Last April, I donned a warm jacket, hopped on a plane and jetted off in search of adventure in the Yukon. It was an impromptu jaunt to visit a friend, but quickly turned into one of my most memorable excursions. Though I’ve lived in Canada my entire life, the northern territories were a mystery to me, and the Yukon tourism industry was a blank slate. What exactly is there to do in the land of the midnight sun? As it turns out, the Yukon offers abundant opportunities for both relaxation and adventure, all framed by the ruggedly beautiful terrain of Canada’s North.
Fly with the local airline: Air North Yukon
Though the Yukon might seem worlds away, it’s practically in British Columbia’s backyard. Surprisingly, my fabulous Yukon experience began on the flight there. Air North, the Yukon’s airline, is so friendly and hospitable, that it’s almost a throwback to the days when air travel was the ultimate luxury. The plane was a little bit older, but during the two and a half hour flight, everyone was treated to locally roasted coffee, snacks, a hot meal, and a slice of cheesecake for dessert. I arrived in Whitehorse on time, full, happy and raring to explore.
Take an amazing road trip through the Yukon
Though Whitehorse was my home base during my stay, I couldn’t resist the urge to explore more of the Yukon. On the second day, my friend and I embarked on a road trip to Skagway, Alaska, which is only a three-hour drive from Whitehorse. We wound our way past partially frozen lakes, stunning snow-covered peaks and enthusiastic snowmobilers carving trails in the hillside. If you plan on snowmobiling, make sure you have travel insurance for snowmobiling.
After passing through the US border crossing in the northern corner of British Columbia, we arrived in Alaska. Tourism in Skagway doesn’t really pick up until the cruise ship season starts, but we enjoyed a free local art show and surprisingly good Thai curry before hitting the road back to Whitehorse.
If you plan on renting a car to road trip through the Yukon, have a read through these 5 car rental tips.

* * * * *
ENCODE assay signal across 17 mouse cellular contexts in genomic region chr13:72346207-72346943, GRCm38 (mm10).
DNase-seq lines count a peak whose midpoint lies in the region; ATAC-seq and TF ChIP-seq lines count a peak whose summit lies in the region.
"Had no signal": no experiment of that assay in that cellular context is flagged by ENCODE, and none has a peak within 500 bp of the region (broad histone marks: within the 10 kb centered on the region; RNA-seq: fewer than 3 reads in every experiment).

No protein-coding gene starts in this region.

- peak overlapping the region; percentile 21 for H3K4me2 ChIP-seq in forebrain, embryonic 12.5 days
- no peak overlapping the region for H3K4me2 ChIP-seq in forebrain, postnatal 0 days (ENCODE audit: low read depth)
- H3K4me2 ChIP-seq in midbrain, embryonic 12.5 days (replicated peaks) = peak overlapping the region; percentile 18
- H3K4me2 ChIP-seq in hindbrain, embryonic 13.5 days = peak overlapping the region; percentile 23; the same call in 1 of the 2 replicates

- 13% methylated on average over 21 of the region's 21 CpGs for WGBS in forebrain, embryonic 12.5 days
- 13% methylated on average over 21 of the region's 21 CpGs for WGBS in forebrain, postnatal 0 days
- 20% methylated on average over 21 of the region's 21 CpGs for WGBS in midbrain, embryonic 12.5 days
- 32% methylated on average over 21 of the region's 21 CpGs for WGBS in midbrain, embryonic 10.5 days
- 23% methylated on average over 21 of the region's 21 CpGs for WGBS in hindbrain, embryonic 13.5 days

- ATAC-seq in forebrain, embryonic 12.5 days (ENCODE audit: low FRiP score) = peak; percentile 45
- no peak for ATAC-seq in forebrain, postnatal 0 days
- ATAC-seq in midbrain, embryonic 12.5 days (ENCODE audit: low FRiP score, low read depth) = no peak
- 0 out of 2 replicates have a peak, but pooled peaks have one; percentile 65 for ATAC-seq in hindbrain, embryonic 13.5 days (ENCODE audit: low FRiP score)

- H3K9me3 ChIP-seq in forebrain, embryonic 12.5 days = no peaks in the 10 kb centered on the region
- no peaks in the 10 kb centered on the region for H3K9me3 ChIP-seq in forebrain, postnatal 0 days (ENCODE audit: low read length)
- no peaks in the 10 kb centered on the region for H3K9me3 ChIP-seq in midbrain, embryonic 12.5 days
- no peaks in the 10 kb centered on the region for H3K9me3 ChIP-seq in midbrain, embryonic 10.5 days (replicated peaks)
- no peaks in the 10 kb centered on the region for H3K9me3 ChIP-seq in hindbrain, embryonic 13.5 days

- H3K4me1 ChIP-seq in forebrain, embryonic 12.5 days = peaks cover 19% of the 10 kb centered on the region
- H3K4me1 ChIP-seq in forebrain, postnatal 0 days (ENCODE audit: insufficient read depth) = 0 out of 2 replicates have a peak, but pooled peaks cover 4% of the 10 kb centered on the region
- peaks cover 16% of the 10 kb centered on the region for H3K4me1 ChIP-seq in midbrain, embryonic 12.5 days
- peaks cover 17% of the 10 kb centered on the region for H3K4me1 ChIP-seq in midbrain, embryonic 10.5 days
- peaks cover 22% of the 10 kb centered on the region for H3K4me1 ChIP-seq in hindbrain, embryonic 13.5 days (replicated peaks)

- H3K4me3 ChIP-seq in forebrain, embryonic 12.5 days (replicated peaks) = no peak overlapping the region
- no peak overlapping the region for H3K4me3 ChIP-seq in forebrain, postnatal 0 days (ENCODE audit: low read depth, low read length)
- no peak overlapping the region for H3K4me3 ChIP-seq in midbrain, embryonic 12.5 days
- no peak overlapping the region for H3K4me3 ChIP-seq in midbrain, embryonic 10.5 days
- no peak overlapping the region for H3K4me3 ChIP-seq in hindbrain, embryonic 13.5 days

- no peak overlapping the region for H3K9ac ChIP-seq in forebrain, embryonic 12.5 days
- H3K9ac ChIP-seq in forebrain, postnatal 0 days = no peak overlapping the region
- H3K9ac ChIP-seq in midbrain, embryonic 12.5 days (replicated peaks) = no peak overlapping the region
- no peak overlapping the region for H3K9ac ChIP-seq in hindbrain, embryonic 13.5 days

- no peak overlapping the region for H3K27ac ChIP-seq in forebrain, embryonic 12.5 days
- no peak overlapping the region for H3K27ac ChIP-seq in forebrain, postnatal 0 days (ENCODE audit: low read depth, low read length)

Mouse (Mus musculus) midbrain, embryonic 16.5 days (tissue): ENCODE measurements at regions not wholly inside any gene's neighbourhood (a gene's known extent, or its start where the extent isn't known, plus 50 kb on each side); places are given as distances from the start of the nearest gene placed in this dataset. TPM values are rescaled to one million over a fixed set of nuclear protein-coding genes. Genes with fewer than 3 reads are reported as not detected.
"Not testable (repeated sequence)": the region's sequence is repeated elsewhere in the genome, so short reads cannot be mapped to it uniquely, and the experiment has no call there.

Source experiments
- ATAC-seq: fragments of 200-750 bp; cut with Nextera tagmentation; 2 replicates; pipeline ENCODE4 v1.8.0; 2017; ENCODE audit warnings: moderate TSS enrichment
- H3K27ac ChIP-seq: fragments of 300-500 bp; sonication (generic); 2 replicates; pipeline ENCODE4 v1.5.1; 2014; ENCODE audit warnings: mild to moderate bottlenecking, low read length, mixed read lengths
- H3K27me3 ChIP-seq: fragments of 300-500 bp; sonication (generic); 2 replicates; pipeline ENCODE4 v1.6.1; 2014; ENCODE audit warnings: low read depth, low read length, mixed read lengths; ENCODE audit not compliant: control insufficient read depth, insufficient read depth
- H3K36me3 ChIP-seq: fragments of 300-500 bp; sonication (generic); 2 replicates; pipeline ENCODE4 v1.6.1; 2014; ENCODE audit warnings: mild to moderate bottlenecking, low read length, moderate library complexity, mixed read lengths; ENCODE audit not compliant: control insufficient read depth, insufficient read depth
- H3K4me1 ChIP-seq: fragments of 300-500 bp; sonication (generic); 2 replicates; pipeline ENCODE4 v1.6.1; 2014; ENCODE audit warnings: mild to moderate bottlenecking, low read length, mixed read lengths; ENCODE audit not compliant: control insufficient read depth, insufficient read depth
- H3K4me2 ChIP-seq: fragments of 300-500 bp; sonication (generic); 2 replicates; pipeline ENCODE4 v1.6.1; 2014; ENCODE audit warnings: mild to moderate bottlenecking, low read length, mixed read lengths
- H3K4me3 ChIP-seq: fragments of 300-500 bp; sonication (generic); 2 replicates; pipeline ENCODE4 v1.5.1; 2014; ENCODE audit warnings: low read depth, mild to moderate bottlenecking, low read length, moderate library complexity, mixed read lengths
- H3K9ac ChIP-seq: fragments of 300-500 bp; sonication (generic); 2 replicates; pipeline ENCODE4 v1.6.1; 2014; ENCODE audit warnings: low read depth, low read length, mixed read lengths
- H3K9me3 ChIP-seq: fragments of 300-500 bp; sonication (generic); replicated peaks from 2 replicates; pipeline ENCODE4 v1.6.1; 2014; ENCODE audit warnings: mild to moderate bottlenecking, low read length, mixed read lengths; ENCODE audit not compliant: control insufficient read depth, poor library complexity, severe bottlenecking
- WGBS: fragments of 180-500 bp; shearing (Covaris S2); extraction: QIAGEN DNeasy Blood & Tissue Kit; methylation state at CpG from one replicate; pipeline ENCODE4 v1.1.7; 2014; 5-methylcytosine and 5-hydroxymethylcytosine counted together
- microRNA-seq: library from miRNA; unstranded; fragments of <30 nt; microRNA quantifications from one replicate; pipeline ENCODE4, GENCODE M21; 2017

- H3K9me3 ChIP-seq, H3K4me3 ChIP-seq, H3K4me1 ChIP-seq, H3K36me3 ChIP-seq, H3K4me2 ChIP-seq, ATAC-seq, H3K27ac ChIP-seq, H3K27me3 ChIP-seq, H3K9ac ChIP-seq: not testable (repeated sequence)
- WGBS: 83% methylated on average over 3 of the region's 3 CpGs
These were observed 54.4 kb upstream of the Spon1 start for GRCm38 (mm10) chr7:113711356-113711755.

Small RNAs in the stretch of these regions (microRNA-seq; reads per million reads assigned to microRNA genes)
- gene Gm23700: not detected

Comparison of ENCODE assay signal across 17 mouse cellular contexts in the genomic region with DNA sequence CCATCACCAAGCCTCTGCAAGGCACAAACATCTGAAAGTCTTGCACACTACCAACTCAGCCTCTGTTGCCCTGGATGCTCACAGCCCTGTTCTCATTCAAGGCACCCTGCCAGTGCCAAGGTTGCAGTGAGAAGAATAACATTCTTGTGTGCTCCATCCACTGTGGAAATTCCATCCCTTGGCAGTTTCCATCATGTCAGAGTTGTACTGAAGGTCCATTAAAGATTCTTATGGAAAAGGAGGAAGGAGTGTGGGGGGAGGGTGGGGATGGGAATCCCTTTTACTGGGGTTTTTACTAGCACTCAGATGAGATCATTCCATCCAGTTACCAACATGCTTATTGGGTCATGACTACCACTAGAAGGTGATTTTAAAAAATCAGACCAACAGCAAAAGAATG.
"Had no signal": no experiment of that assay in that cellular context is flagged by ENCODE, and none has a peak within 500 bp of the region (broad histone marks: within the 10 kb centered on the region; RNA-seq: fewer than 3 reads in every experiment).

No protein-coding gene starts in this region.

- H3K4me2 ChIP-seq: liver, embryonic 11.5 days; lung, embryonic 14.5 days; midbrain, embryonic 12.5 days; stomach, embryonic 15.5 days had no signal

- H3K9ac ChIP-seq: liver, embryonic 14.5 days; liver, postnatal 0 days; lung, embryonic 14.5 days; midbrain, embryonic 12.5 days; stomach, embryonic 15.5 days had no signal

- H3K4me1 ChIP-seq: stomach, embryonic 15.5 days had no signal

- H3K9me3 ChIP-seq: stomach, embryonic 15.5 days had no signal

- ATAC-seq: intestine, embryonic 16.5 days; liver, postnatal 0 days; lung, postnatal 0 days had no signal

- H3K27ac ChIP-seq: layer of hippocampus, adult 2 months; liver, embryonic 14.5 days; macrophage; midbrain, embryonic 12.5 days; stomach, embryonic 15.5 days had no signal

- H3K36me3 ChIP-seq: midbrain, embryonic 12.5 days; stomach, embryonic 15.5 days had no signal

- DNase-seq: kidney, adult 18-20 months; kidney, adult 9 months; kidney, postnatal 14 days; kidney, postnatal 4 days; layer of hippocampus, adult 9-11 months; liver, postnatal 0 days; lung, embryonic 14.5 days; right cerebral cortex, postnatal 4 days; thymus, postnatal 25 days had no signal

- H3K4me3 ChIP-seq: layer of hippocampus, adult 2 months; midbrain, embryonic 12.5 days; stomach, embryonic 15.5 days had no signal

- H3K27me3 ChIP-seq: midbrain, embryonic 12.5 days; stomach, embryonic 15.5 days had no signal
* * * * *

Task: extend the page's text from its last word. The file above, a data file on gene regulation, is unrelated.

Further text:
Visit the Takhini hot springs
The day after our road trip, we set off for the Takhini Hot Springs to relax our stiff muscles. This is one of the Yukon’s most popular tourist attractions, and has been in operation for over 100 years. As we soaked in the mineral-rich outdoor pools, we enjoyed the sights and sounds of the nearby forest. Takhini also offers camping, hiking and cycling in the summer, as well as snowshoeing and cross country skiing in the winter, in case you want to really earn that soak in the hot pools.
Wander through Whitehorse
I’ve found that a great way to experience a destination is to amble through it, talk to the locals and soak up the atmosphere. In Whitehorse, the weather may have been chilly, but the people definitely were not. Within five minutes of meeting my first local, we were chatting away like old friends. I also got to see a quirky side of the city when I visited the multi-level log cabins, affectionately known as “log skyscrapers.” Other things to do in Whitehorse include kayaking, visiting one of the awesome restaurants for a meal and live music or taking in one of the many interesting historical sites like the SS Klondike, a retired sternwheeler from the 1920s!
On the flight back to Vancouver, a chatty lady from Whitehorse asked me how I enjoyed my first visit to the Yukon. After I described my adventure, she smiled knowingly and said, “You’ll be back.” And you know what? I think she’s right.